Tospoviruses are among the most important plant pathogens and cause serious crop losses worldwide. Tospoviruses have evolved to smartly utilize the host cellular machinery to accomplish their life cycle. Plants mount two layers of defense to combat their invasion. The first one involves the activation of an antiviral RNA interference (RNAi) defense response. However, tospoviruses encode an RNA silencing suppressor that enables them to counteract antiviral RNAi. To further combat viral invasion, plants also employ intracellular innate immune receptors (e.g., Sw-5b and Tsw) to recognize different viral effectors (e.g., NSm and NSs). This leads to the triggering of a much more robust defense against tospoviruses called effector-Triggered immunity (ETI). Tospoviruses have further evolved their effectors and can break Sw-5b-/Tsw-mediated resistance. The arms race between tospoviruses and both layers of innate immunity drives the coevolution of host defense and viral genes involved in counter defense. In this review, a state-of-The-Art overview is presented on the tospoviral life cycle and the multilined interplays between tospoviruses and the distinct layers of defense.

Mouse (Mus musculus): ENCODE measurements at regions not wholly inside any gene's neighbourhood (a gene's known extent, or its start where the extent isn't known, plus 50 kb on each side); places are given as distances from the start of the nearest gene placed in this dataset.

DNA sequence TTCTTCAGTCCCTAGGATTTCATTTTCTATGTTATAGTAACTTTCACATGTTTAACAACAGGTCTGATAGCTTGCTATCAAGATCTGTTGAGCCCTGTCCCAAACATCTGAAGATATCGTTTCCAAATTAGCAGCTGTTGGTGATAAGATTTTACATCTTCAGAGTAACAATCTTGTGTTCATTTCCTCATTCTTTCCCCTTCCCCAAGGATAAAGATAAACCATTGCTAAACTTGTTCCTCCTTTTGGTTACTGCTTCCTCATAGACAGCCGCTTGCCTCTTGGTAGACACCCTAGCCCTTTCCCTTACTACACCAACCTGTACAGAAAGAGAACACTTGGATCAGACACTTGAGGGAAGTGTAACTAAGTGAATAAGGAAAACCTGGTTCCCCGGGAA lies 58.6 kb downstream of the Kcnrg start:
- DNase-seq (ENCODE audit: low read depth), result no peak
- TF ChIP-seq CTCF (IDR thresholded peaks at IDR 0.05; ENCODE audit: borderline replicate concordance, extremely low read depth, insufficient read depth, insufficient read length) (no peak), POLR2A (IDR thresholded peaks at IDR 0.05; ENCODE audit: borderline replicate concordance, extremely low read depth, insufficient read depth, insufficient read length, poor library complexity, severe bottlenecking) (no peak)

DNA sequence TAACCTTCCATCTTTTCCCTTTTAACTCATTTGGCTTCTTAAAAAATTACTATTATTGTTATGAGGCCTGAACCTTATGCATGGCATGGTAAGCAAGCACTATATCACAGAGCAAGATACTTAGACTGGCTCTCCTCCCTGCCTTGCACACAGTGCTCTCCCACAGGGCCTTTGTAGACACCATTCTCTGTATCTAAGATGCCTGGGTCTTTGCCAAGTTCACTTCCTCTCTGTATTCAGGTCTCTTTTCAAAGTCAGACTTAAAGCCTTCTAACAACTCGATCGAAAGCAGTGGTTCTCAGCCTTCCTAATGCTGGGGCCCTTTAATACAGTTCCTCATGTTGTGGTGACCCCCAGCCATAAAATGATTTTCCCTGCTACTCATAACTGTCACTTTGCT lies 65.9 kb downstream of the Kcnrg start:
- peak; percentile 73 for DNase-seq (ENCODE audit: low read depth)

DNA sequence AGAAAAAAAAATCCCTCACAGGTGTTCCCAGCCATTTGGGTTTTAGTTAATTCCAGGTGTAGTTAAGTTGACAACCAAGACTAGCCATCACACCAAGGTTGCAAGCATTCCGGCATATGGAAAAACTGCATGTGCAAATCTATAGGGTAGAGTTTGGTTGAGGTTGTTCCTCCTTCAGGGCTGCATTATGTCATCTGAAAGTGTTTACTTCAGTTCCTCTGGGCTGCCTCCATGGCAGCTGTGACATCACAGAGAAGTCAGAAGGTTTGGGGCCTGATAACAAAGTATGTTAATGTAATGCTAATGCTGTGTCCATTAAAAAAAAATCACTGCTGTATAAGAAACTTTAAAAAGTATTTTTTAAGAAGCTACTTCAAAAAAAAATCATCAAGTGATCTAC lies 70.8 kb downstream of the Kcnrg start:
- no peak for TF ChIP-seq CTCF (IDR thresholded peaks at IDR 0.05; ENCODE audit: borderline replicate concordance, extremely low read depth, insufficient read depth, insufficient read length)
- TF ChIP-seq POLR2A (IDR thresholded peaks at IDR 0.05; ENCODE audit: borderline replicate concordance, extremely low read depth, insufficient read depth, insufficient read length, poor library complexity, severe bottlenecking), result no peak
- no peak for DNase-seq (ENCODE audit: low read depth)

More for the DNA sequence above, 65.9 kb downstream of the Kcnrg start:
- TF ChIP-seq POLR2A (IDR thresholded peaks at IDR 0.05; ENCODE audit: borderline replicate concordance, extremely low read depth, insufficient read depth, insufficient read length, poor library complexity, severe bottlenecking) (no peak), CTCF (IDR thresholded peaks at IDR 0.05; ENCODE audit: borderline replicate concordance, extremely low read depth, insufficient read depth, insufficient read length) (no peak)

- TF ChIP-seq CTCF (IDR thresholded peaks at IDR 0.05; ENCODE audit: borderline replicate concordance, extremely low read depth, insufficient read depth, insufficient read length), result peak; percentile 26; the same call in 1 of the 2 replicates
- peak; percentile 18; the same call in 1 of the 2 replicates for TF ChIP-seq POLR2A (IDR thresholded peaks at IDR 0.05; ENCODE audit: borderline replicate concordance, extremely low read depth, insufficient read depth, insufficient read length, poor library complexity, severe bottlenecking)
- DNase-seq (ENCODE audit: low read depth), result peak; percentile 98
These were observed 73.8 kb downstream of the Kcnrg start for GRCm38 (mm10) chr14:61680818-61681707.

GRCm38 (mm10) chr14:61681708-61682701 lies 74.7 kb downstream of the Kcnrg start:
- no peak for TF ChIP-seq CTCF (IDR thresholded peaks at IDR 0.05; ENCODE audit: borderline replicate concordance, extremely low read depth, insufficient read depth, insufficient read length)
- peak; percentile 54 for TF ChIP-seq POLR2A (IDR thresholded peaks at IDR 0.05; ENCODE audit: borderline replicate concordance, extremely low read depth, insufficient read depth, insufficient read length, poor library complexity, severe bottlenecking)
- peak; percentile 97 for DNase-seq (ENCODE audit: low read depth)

|Number of pages||22|
|Journal||Annual Review of Phytopathology|
|Publication status||Published - 25 Aug 2019|
- Antiviral RNAi
- Effector/avirulence determinant
- R gene
- Viral RNA silencing suppressor